denote the random variablewith sampled from . We say computes to error if for all .
Randomized query complexity.
The randomized query complexity of a Boolean function to error , denoted , is the minimum height of a randomized decision tree computing to error . The expectation version of the randomized query complexity of , denoted , is the minimum value of of a randomized decision tree computing to error . When , we omit it and write and . We note that randomized query complexity can be amplified by repeating the algorithm a few times and taking the majority vote of the answers; for this reason, the constant is arbitrary and any other constant in could work for the definition. Note that in the constant error regime, , since we can cut off paths of a algorithm that run too long and use Markov’s inequality to argue that we only suffer a constant error penalty for this.
Let be a Boolean function and let . A sensitive block of at is a subset such that and , where denotes the string with bits in flipped (i.e. for and for ). The block sensitivity of at , denoted , is the maximum number of disjoint sensitive blocks of at . The block sensitivity of , denoted , is the maximum value of over . We note that , since if are disjoint sensitive blocks of at , then a randomized algorithm must make queries to determine whether the input is or for some .
Fractional block sensitivity.
Fix a Boolean function and an input , and let be the set of all sensitive blocks of at . We consider weighting schemes assigning non-negative weights to blocks . We say such a scheme is feasible if for each , the sum of over all blocks containing is at most . The fractional block sensitivity of at , denoted , is the maximum total weight in such a feasible weighting scheme. The fractional block sensitivity of , denoted , is the maximum of over all . We note that . To see this, let be a randomized algorithm solving let be an input, and for let be the probability that queries bit when run on . If, for any sensitive block , we have , then does not distinguish from with constant probability, which means fails to compute to bounded error (since ). So we have for all . Then
A relation is a subset of for some finite alphabet . When computing a relation , we only require that an algorithm given input outputs some satisfying . In other words, each input may have many valid outputs. It is not hard to generalize the definitions of and to include relations: the decision trees need leaves labeled by , but otherwise everything works the same (though one catch is that amplification no longer works, which means becomes a different measure for different values of ). Note that relations generalize partial functions, because instead of restricting the inputs to a promise set , we can simply allow all possible outputs for every . With this in mind, it is not hard to see that composition is well-defined if is a relation, so long as remains a (possibly partial) Boolean function. In general, we will define measures for Boolean functions and later wish to apply them to relations; this will usually work without too much trouble.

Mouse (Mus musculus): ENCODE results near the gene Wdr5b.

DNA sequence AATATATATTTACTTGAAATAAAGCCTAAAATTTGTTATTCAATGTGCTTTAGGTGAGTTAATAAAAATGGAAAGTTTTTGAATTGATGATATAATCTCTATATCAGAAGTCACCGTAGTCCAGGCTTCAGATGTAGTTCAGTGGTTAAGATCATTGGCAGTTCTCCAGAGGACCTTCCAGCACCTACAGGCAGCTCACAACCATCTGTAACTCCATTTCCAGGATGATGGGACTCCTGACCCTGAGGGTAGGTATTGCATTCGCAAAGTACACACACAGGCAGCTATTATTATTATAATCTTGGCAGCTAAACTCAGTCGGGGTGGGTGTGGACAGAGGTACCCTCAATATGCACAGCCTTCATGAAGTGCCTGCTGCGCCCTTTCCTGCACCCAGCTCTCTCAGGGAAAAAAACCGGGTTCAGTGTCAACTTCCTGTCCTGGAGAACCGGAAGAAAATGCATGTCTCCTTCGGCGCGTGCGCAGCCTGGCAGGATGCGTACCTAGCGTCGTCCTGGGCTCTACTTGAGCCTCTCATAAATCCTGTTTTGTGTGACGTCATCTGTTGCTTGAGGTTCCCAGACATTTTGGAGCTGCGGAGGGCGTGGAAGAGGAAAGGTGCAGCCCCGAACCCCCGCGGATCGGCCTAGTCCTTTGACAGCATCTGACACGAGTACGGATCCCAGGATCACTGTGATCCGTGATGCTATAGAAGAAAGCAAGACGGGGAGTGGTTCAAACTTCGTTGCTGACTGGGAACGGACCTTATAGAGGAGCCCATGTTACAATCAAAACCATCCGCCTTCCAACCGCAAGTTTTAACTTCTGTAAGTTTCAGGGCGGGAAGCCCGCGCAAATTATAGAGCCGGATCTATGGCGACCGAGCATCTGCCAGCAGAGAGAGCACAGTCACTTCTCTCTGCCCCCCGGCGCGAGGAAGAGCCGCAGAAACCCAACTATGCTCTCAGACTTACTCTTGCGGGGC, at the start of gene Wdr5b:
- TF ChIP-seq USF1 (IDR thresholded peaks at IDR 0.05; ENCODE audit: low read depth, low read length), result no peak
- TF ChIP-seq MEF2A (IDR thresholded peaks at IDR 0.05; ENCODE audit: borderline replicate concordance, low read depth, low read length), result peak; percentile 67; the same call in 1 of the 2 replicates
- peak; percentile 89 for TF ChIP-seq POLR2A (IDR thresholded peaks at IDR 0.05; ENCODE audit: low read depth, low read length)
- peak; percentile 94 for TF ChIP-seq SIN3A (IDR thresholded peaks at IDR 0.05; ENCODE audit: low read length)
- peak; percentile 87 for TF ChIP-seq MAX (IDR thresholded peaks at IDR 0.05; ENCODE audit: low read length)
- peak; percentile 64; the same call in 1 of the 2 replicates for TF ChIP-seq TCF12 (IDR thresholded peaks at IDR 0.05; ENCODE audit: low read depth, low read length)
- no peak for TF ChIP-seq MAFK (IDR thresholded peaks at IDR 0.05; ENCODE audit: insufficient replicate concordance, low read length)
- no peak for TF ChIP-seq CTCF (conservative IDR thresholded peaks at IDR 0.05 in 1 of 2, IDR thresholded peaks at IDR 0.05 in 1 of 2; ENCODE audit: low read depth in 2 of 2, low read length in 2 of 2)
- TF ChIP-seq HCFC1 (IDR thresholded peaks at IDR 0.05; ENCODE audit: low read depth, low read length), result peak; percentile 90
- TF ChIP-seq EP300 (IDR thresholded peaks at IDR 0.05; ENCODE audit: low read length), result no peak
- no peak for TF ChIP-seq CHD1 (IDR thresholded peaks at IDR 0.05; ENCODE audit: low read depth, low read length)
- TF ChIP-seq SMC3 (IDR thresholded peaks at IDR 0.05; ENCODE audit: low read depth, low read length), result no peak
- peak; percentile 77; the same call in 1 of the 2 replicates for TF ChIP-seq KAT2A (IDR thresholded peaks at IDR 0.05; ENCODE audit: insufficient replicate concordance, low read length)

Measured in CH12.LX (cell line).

2.2 Distance measures for distributions
In this work, we will only consider finite-support distributions and finite-support random variables. For a distribution , we will use to denote the conditional distribution of conditioned on event . If is a distribution over and is a partial assignment, we will also use to denote the distribution conditioned on the string sampled from agreeing with the partial assignment . If is a distribution over and is an index, we will use to denote the marginal distribution of on the bit (the distribution we get by sampling from and returning ).
The following distance measures will be useful. All logarithms are base 2.
Definition 8 (Distance measures).